• Diabetes;
  • Pregnancy;
  • Africa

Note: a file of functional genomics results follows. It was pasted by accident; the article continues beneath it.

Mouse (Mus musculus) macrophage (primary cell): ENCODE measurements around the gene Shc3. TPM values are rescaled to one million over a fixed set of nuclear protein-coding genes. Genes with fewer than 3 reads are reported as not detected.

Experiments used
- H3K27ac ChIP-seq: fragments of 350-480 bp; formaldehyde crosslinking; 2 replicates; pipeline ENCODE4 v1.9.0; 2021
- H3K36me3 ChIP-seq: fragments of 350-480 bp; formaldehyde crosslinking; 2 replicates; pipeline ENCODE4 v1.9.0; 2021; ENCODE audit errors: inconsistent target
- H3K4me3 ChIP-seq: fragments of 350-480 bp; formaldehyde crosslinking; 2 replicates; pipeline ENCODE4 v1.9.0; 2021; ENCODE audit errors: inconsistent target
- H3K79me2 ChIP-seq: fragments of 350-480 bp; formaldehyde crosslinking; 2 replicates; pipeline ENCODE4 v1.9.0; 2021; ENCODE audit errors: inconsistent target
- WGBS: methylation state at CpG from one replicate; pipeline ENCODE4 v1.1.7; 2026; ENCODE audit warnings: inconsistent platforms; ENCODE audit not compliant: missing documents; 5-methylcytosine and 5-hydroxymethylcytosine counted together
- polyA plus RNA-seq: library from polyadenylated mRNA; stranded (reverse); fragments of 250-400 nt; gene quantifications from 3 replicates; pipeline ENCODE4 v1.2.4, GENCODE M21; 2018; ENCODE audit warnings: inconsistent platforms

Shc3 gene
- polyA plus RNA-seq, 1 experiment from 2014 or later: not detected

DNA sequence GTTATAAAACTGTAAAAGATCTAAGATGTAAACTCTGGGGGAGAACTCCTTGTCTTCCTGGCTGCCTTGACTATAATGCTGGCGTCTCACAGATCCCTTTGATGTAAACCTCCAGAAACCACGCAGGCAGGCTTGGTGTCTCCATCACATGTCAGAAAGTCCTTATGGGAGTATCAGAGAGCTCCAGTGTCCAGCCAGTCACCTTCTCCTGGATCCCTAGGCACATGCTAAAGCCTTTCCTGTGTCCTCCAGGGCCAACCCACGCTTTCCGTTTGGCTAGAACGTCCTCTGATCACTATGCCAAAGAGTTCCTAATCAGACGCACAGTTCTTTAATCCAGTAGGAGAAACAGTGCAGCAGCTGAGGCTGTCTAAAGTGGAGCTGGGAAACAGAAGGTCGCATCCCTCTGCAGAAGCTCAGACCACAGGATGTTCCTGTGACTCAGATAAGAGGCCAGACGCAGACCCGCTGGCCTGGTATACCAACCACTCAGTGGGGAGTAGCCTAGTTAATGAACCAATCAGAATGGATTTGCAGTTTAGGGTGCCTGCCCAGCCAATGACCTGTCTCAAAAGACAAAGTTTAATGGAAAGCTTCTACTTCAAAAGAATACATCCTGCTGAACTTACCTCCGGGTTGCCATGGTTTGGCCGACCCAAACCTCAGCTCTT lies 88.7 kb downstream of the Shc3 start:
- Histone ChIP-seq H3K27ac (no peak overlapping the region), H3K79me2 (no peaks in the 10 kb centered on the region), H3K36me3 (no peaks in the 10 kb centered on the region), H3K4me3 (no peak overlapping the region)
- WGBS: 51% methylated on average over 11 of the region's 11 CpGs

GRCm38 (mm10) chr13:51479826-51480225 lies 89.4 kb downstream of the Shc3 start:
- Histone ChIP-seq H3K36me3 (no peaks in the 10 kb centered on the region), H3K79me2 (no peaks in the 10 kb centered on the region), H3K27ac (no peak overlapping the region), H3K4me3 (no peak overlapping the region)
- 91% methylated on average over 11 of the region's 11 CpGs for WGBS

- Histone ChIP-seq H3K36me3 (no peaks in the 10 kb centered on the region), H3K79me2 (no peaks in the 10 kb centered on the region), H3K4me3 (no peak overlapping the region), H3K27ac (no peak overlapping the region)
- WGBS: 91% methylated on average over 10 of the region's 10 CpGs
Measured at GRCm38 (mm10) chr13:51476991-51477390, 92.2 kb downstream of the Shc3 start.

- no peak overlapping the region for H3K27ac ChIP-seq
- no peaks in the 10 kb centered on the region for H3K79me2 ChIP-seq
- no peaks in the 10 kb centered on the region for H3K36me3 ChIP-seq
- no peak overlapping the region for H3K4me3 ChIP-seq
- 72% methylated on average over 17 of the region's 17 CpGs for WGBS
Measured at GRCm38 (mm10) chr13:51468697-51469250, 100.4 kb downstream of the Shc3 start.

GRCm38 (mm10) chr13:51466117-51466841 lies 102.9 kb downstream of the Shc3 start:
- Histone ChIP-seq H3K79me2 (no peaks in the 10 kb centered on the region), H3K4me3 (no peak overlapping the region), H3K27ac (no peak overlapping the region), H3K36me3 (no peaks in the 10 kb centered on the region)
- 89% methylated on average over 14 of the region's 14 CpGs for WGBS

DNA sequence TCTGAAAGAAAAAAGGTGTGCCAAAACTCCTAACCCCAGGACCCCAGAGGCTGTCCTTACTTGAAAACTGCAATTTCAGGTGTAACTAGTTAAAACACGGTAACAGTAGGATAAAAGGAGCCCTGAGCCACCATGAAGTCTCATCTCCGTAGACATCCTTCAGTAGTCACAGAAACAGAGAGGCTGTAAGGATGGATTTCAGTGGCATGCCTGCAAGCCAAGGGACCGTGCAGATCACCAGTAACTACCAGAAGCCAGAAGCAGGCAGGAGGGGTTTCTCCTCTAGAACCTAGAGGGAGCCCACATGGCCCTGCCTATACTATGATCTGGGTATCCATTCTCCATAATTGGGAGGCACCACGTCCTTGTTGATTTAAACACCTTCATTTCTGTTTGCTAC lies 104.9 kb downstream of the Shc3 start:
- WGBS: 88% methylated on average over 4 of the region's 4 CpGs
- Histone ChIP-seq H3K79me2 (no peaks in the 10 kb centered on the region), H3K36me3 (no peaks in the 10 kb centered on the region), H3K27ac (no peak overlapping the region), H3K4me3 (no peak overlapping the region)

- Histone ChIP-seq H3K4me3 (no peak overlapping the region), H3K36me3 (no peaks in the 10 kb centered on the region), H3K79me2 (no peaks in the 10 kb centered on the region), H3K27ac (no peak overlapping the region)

A specialized service for pregnant diabetic women of African ethnic origin from Soweto was introduced in May 1983 at Baragwanath Hospital. Modern methods of management were used, including home blood glucose monitoring. A total of 354 pregnancies (147 gestational, 207 pregestational) were managed over an 8 1/2 year period. All but 12 women were treated with insulin. Mean capillary blood glucose (± SD) ranged from 5.8 ± 0.8 mmol l−1 in the insulin-dependent group to 6.2 mmol l−1 in the gestational group (p<0.01). Although maternal hypoglycaemia was common (14.4%) in the insulin-dependent patients, no ill effects were noted. The highest Caesarean section rate was in the gestational group (56%), the lowest in the insulin-dependent group (39.8%) (p < 0.01). Mean (±SD) neonatal weights were similar in the insulin-dependent and non-insulin-dependent groups (3131 ± 627.9 g and 3236 ± 674.3 g resp. p = NS); offspring of the gestational group were heavier than the insulin-dependent group (3384.4 ± 657.5 g) (p < 0.01). Neonatal hypoglycaemia occurred in less than 5% of offspring overall. The combined perinatal mortality was 6.1%, stillbirths accounting for the majority (63.6%) of deaths. Major congenital abnormalities occurred in 6(1.7%) of the offspring. The perinatal mortality of the ‘control’ group of 146 women was 26.1%. Glucose intolerance persisted in at least 34.7% of gestational diabetic women postpartum. This study suggests that a specialized service for pregnant diabetic women from a Third World community can be implemented with good effect and limited expense. Late presentation of pregestational diabetic women is a problem.